Bond Yields 5-Minute Work-out

Created by Pamela Peterson Drake

Calculate the yield-to-maturity for the bonds with the following characteristics:

Problem
Price
Face value
Years to maturity
Coupon rate
(semi-annual compounding)
Yield-to-maturity
a
$900 $1,000
5
6%
b
$1,100 $1,000
5
6%
c
$850 $1,000
10
4%
d
$980 $1,000
8
2%
e
$550 $500
6
6%


Solutions to Bond Yield 5-minute Work-out

Problem
PV
FV
T
CF
Calculated r
(6 mo. rate)
Yield-to-maturity
a
$900
$1,000
10
$30
4.248%
8.496%
b
$1,100
$1,000
10
$30
1.893%
3.786%
c
$850
$1,000
20
$20
3.009%
6.018%
d
$980
$1,000
16
$10
1.137%
2.275%
e
$550
$500
12
$15
2.051%
4.103%

Hints & notes:

  1. Using a financial calculator: if you get an error message, the most likely cause is that you must enter the PV as a negative number (that is, change the sign).
  2. The coupon rate is used only to determine the periodic cash flow. It is not the yield and should not be confused with "r" in the formula.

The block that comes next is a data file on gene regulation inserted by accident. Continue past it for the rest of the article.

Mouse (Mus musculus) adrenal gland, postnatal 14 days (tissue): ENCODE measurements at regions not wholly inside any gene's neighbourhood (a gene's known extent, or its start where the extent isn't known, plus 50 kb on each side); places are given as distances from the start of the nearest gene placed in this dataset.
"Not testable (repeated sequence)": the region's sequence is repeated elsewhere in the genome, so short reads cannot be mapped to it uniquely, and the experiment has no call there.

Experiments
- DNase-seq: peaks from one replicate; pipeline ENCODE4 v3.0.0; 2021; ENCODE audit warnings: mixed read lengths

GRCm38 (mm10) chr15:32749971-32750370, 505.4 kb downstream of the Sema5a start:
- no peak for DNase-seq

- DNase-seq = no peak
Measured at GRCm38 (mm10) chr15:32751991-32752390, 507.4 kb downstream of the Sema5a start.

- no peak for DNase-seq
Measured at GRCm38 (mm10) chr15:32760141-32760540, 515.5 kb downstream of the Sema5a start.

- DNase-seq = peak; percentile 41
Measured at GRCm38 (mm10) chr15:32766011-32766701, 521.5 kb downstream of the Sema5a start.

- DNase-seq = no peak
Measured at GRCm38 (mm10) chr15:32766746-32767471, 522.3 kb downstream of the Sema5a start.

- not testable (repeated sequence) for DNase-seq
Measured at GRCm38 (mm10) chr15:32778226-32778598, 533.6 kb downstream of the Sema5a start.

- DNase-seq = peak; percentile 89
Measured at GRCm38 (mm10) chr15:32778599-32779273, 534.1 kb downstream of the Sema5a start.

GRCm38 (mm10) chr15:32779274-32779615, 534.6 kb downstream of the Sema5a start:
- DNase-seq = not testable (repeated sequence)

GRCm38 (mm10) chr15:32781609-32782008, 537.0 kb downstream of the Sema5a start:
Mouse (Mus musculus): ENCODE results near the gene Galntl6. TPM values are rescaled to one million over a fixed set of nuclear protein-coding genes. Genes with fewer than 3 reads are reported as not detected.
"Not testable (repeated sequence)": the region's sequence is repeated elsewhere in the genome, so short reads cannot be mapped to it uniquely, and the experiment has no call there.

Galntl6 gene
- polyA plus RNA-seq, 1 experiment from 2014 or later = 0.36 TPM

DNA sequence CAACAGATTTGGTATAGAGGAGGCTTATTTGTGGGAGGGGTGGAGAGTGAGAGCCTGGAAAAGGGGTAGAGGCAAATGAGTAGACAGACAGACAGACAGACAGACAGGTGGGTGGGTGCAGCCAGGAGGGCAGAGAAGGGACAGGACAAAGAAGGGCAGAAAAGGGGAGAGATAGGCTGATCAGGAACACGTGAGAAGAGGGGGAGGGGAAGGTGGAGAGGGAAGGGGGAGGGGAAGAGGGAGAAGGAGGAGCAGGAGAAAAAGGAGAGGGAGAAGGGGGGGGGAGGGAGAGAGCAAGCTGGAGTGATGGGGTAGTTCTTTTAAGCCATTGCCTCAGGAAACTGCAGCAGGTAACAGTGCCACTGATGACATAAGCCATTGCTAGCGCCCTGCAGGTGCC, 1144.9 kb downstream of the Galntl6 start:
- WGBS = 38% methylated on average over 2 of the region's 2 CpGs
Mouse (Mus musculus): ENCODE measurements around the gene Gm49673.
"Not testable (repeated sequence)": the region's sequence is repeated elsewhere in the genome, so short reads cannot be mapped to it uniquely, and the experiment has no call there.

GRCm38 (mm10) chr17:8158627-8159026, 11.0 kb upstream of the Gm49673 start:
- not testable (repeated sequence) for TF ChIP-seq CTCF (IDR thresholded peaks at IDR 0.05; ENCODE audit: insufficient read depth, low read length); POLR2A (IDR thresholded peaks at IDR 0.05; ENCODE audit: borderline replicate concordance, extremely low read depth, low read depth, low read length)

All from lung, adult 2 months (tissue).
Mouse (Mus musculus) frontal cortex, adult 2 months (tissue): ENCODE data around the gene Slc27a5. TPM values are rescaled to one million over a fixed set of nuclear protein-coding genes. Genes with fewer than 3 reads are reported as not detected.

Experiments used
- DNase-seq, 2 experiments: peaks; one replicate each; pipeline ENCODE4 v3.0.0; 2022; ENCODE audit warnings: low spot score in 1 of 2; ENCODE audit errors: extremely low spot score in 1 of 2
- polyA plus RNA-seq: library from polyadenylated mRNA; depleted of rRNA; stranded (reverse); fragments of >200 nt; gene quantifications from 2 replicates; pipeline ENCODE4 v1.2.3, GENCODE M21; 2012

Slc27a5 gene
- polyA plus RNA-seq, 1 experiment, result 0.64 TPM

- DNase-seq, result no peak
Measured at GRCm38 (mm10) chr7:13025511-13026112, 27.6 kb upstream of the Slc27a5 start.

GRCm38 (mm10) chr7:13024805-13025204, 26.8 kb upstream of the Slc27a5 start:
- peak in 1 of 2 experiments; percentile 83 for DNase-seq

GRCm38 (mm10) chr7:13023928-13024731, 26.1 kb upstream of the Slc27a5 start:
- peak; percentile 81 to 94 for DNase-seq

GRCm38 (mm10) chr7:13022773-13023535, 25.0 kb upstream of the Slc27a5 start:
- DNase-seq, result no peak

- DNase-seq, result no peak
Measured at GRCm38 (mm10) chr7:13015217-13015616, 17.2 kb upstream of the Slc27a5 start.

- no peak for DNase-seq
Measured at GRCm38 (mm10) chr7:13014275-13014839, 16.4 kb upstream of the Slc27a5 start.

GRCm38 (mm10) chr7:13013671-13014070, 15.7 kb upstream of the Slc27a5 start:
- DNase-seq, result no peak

3. The most common mistake in an exam situation is to forget to translate a six-month yield into the equivalent annual yield-to-maturity (that is, multiply by two). The custom on Wall Street is to refer to bond yields in annualized terms.
  4. The coupon (the periodic cash flow) is calculated as a percentage of the face value of the bond. In the case of the last bond, the coupon per year is 6% of $500, or $30, and the periodic cash flow is $15 (every 6 months).